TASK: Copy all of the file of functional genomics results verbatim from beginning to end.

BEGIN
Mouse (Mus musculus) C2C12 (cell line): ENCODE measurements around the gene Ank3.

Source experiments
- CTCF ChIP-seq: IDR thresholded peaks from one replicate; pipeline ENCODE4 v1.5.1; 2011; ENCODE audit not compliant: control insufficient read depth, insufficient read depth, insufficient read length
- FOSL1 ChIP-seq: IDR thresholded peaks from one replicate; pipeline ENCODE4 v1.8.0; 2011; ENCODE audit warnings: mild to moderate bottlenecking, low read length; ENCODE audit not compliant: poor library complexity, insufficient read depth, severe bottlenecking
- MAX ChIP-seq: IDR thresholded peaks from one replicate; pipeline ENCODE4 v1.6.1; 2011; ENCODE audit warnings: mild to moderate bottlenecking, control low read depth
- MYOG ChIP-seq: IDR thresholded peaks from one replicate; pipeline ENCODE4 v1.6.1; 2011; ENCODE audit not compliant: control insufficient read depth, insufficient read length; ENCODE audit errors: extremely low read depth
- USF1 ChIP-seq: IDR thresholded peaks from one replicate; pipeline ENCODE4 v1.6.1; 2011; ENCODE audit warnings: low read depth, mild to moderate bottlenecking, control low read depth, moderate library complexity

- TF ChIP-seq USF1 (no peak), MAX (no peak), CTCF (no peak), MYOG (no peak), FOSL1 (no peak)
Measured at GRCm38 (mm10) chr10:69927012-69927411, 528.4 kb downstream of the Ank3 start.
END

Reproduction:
Mouse (Mus musculus) C2C12 (cell line): ENCODE measurements around the gene Ank3.

Source experiments
- CTCF ChIP-seq: IDR thresholded peaks from one replicate; pipeline ENCODE4 v1.5.1; 2011; ENCODE audit not compliant: control insufficient read depth, insufficient read depth, insufficient read length
- FOSL1 ChIP-seq: IDR thresholded peaks from one replicate; pipeline ENCODE4 v1.8.0; 2011; ENCODE audit warnings: mild to moderate bottlenecking, low read length; ENCODE audit not compliant: poor library complexity, insufficient read depth, severe bottlenecking
- MAX ChIP-seq: IDR thresholded peaks from one replicate; pipeline ENCODE4 v1.6.1; 2011; ENCODE audit warnings: mild to moderate bottlenecking, control low read depth
- MYOG ChIP-seq: IDR thresholded peaks from one replicate; pipeline ENCODE4 v1.6.1; 2011; ENCODE audit not compliant: control insufficient read depth, insufficient read length; ENCODE audit errors: extremely low read depth
- USF1 ChIP-seq: IDR thresholded peaks from one replicate; pipeline ENCODE4 v1.6.1; 2011; ENCODE audit warnings: low read depth, mild to moderate bottlenecking, control low read depth, moderate library complexity

- TF ChIP-seq USF1 (no peak), MAX (no peak), CTCF (no peak), MYOG (no peak), FOSL1 (no peak)
Measured at GRCm38 (mm10) chr10:69927012-69927411, 528.4 kb downstream of the Ank3 start.